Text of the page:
Questions about the AD endurance title - Page 2 - German Shepherd Dog Forums
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post #11 of 16 (permalink) Old 03-01-2019, 12:28 PM
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1. How easy is it to pass the AD?
With a fit young dog? Easy.

3. Did you run the course with your dog or ride your bike?
You have to ride a bike

4. During the brakes is it safe and recommended to offer your dog water?
The judge will tell you.It was November, we did not need any water

5. How many dogs are usually going for the test at once (I realize the number will fluctuate depending on season, area, and advertising)?
We had 4 or so
6. How did you prepare yourself and your dog for this test (did you run 8-12 miles with them a few days a week? Were you building up the amount of exercise for several months until you peeked around 13 miles)?
I didn't. I often do a 6 mile jog with my dog. Sometimes I will do it twice a day. Dog uses about ...oh...5% of the gas in his tank for that. 45 minutes of 2 ball or fetch are the only things that make him look like he had a workout, and that is sprinting the whole time. ONE thing I would have done differently...practiced heeling on a bike beforehand. It was baptism by fire for us. On the way out of the the fist leg I looked like Phoebe from Friends when she was learning to ride as an adult lol We got it down by the end. Harmony in pace and position was eventually achieved, seconds before i threw the bike in the woods and quit lol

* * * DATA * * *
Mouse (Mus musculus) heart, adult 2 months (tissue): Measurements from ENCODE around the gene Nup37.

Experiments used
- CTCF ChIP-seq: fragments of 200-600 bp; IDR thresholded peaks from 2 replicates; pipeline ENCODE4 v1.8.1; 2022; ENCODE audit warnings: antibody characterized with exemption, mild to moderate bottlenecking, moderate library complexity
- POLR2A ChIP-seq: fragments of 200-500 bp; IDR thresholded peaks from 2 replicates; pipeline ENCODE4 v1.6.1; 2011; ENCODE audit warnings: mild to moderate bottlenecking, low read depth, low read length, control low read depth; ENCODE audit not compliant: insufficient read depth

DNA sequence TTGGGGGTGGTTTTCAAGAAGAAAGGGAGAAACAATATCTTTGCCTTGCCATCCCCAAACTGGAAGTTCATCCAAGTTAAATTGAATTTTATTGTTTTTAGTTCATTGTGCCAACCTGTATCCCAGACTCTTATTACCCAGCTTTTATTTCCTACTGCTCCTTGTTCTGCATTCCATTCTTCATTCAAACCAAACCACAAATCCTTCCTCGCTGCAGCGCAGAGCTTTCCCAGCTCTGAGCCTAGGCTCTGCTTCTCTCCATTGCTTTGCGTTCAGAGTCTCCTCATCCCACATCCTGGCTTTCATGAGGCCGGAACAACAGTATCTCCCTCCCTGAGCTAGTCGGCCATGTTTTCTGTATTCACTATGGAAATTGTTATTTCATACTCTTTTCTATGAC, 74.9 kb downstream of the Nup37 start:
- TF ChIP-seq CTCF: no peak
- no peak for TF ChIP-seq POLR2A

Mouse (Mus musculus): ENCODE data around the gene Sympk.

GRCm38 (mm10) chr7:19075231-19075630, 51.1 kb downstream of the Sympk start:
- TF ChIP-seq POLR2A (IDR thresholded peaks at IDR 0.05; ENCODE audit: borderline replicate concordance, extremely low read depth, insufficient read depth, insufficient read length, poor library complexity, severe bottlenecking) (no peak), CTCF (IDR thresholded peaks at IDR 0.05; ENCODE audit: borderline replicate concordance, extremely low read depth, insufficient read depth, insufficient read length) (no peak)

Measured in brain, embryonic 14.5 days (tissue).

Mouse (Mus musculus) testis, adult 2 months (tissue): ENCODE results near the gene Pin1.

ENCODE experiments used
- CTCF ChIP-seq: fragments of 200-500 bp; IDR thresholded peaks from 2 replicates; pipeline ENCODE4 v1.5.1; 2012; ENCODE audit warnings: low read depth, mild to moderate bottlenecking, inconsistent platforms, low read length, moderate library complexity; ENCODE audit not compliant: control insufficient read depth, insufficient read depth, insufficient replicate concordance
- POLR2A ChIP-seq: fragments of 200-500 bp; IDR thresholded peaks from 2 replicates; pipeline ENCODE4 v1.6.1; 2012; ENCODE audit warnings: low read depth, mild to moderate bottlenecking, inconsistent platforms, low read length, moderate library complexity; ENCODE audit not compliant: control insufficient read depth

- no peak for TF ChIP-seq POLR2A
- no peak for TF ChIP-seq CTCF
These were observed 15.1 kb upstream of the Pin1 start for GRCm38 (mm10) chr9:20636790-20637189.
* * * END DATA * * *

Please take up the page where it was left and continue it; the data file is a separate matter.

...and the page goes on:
7. Did you find that after building them up to this level that you had unknowingly conditioned your dog to NEED that much exercise regularly?
No, but we are fairly active anyway. We have done day long hikes up mountains, hours long.

8. How important (compared to other titles and certificates) do you think the AD title is? Is it something you look for and are impressed by when looking at a pedigree?
I did it because I liked challenges and the trophy was bigger than the BH we earned that weekend Like others said you need it for the SV Breed Survey

9. How common are these tests (held only once a year or every few months)?
It seems my club offers it when they do a yearly trial. I'm green yet, and have not attended other trials, yet.